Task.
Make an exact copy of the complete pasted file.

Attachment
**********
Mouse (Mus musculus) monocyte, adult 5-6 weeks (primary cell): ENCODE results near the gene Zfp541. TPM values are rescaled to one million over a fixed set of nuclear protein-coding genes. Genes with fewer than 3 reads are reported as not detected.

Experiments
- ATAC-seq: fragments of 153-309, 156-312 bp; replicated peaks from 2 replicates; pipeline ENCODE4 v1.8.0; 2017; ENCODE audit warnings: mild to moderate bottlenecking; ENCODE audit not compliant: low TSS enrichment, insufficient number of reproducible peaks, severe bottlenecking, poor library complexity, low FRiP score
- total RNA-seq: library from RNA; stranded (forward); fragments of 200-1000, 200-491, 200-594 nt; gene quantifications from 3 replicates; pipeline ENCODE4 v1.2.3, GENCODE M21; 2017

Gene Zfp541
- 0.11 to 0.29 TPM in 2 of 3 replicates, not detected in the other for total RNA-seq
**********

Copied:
Mouse (Mus musculus) monocyte, adult 5-6 weeks (primary cell): ENCODE results near the gene Zfp541. TPM values are rescaled to one million over a fixed set of nuclear protein-coding genes. Genes with fewer than 3 reads are reported as not detected.

Experiments
- ATAC-seq: fragments of 153-309, 156-312 bp; replicated peaks from 2 replicates; pipeline ENCODE4 v1.8.0; 2017; ENCODE audit warnings: mild to moderate bottlenecking; ENCODE audit not compliant: low TSS enrichment, insufficient number of reproducible peaks, severe bottlenecking, poor library complexity, low FRiP score
- total RNA-seq: library from RNA; stranded (forward); fragments of 200-1000, 200-491, 200-594 nt; gene quantifications from 3 replicates; pipeline ENCODE4 v1.2.3, GENCODE M21; 2017

Gene Zfp541
- 0.11 to 0.29 TPM in 2 of 3 replicates, not detected in the other for total RNA-seq